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Abstract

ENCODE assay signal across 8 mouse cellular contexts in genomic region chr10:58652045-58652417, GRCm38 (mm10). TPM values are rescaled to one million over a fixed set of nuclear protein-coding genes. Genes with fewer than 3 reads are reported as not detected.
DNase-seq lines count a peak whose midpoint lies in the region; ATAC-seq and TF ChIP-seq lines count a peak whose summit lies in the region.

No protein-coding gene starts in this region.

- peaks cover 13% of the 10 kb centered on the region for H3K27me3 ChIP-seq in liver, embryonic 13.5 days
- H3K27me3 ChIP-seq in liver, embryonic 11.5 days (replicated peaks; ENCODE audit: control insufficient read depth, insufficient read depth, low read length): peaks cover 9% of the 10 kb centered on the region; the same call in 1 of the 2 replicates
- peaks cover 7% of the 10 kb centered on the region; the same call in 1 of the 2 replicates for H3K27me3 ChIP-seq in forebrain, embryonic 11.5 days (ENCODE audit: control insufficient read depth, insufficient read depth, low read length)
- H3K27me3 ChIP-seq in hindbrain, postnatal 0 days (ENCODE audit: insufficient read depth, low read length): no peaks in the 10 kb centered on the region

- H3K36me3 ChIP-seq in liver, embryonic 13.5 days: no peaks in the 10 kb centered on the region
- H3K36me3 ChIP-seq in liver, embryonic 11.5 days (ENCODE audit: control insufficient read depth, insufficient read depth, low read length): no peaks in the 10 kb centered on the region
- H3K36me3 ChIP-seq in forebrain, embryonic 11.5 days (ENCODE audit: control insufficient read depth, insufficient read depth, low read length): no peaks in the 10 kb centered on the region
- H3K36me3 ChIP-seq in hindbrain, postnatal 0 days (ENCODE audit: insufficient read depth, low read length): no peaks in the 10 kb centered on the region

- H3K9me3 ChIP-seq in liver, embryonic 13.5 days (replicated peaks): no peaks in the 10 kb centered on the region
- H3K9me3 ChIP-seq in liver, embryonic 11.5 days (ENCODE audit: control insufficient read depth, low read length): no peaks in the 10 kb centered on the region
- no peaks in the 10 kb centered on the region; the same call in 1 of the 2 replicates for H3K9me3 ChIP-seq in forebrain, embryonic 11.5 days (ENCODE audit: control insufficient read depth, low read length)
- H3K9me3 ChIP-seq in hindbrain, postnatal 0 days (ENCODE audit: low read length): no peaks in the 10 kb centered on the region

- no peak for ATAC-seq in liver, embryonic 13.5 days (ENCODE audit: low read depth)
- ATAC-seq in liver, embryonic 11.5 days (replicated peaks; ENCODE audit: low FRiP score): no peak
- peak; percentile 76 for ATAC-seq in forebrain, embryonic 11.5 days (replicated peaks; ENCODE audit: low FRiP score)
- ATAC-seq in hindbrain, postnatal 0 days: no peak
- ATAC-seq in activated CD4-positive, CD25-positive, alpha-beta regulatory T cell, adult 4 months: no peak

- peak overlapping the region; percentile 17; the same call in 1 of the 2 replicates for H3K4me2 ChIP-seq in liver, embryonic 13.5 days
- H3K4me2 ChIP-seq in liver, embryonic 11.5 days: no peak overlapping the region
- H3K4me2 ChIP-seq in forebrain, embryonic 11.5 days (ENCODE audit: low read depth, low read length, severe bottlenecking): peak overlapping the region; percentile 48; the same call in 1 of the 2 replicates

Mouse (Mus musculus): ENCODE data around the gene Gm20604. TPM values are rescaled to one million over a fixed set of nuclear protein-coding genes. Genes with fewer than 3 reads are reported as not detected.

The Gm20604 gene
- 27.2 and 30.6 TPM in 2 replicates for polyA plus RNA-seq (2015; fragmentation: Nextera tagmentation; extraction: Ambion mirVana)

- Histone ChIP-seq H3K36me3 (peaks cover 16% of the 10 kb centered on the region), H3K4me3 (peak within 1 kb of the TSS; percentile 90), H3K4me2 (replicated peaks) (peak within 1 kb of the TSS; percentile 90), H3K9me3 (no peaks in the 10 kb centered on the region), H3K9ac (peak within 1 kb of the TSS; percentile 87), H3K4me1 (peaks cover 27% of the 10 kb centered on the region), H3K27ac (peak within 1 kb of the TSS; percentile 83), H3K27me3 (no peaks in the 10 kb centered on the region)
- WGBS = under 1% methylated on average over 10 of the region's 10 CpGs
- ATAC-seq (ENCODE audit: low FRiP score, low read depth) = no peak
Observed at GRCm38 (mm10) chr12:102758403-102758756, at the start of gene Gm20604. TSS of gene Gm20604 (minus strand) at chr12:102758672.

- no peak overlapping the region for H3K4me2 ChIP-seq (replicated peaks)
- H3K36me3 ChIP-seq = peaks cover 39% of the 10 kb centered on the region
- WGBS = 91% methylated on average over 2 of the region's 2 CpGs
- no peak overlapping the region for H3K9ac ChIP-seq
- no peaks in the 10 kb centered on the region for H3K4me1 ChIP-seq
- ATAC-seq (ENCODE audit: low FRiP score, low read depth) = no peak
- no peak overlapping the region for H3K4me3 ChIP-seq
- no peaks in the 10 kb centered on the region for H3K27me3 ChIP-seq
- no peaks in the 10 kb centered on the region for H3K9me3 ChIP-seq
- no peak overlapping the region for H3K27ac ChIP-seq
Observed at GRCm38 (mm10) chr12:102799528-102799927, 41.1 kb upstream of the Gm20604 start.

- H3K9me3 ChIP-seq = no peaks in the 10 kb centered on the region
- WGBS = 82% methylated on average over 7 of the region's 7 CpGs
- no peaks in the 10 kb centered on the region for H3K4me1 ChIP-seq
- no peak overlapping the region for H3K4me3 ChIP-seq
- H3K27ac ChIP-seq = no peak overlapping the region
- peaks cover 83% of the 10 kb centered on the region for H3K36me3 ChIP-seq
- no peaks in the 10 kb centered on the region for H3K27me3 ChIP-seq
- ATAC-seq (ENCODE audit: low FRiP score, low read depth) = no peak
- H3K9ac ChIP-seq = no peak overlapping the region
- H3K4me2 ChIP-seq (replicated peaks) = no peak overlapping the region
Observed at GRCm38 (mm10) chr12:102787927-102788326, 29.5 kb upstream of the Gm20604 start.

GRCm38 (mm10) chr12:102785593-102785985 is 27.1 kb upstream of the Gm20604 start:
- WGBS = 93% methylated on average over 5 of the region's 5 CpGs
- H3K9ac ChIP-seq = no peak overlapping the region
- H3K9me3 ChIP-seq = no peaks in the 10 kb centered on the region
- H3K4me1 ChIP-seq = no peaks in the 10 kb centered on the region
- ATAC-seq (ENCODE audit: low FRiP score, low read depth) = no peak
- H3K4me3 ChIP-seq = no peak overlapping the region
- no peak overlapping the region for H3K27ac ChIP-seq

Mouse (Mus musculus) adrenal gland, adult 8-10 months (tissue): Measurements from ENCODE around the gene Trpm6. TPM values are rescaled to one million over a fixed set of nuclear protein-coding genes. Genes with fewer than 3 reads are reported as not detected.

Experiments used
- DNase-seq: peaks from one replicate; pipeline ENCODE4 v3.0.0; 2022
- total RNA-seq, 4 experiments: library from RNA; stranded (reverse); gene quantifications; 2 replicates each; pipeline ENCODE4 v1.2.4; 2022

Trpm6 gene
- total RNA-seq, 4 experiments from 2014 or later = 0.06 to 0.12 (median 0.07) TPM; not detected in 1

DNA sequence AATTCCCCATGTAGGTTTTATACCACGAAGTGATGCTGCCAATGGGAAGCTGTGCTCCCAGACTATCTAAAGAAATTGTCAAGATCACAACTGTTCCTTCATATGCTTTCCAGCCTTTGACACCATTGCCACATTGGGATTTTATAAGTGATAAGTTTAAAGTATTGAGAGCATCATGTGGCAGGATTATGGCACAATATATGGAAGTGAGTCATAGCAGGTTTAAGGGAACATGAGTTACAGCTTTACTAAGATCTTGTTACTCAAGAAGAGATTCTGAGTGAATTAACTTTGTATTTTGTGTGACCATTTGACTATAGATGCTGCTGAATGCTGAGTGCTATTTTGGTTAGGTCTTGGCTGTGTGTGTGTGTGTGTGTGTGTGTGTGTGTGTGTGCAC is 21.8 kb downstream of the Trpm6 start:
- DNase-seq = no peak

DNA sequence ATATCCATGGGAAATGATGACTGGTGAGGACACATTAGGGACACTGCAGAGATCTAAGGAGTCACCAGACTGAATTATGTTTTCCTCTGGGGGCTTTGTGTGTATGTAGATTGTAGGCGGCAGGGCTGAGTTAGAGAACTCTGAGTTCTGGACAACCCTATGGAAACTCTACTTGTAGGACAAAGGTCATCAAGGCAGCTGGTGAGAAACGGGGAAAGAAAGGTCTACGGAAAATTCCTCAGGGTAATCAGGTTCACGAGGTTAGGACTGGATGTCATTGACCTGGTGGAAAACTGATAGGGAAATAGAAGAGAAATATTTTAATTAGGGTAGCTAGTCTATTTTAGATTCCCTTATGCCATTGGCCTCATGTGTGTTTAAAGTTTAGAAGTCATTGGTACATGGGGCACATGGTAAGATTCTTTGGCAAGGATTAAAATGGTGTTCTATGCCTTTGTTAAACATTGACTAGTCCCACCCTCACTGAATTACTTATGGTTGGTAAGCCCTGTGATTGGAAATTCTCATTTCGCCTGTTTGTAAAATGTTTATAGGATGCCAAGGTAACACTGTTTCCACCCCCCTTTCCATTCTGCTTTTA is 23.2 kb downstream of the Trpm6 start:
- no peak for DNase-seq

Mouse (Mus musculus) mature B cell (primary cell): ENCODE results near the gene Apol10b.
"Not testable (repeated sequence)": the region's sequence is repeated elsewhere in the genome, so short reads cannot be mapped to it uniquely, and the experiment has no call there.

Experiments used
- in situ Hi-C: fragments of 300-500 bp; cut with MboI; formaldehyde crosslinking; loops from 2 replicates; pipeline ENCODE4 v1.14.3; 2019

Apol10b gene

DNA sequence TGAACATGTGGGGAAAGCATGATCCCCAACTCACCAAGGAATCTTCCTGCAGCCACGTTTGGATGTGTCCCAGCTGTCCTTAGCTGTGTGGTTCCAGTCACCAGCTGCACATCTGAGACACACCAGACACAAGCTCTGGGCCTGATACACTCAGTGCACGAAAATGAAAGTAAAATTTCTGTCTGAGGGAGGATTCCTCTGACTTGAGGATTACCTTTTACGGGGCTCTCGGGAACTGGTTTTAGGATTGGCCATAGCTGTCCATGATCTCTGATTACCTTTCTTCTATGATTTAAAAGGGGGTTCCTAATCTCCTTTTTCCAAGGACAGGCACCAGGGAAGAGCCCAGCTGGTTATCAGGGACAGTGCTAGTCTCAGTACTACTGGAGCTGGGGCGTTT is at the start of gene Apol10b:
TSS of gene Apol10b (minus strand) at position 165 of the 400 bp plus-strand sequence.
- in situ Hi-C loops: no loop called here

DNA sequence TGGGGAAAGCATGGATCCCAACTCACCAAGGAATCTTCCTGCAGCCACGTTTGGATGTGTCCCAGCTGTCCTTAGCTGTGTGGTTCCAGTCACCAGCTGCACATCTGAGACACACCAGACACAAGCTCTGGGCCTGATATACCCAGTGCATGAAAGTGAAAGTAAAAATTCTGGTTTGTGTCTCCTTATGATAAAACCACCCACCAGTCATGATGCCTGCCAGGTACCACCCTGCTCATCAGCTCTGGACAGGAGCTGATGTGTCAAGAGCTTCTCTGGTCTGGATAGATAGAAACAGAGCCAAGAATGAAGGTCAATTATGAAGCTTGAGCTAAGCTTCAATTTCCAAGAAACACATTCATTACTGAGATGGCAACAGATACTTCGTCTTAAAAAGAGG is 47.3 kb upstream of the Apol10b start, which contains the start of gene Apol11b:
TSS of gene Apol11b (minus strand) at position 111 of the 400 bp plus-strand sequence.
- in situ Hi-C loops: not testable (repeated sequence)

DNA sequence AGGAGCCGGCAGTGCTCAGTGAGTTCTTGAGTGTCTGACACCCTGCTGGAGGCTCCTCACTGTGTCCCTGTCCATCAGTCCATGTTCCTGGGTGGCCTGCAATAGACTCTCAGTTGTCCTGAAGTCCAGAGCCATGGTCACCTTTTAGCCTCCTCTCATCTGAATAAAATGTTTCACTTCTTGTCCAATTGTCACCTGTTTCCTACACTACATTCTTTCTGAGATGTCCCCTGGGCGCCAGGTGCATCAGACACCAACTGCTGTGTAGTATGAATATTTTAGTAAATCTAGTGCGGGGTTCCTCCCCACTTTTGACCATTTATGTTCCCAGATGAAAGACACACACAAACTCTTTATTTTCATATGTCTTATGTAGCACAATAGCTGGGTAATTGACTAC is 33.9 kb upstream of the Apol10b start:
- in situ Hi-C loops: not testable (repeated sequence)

Over the past few decades, civil disobedience has become one of the most widely studied subjects in jurisprudence. Scholars such as Rawls and Dworkin have offered their unique reflections on the subject. Whilst many have made great contributions to clarify its purposes and justifications, they have neglected one of the most important and fundamental forms of political disobedience, namely revolutionary disobedience. Unlike an act of civil disobedience, which recognizes governmental authority and legitimacy, revolutionary disobedience explicitly denies and challenges them. Manifested as a rupture between the constituent power (ruled/governed) and constituted power (ruler/governor) in a given state, it is designed to terminate the authority relationship between them, signifying a state of exception, which deviates from the juridical norm. Contrary to traditional civil disobedience, which reveals the unjust nature of a particular law or policy, thereby fostering constitutional changes if the government so allows, in a case of revolutionary disobedience the people directly announce their presence to oust the government from office and even reshape the constitutional order as well as create a new state. It is an exertion of popular sovereignty, reengaging the people in the collective authorship of the sovereign will. Hence, an act of revolutionary disobedience is an exercise of self-determination and is inherently democratic. In this Article, I construct a theory of revolutionary disobedience and analyze its correlation with the people (nation), the constitution, the state, and the democratic boundary problem. The theory is further developed with the highlight of two political disobedience movements: the Indian Independence Movement and the Umbrella Movement of Hong Kong. The study exposes the limits of conventional civil disobedience and showcases the ground-breaking role for revolutionary disobedience for constitutional creation. Defending that Hongkongers are a people, I suggest that they can invoke revolutionary disobedience as a direct course of action to engage themselves in the higher law-making of the land and forfeit the authority of the government. The final section offers a reply to the Hong Kong Bar Association, which has accused the last phase of the Umbrella Movement of damaging the rule of law. I make a rebuttal to such contention and further analyze how revolutionary disobedience is perfectly compatible with the rule of law.

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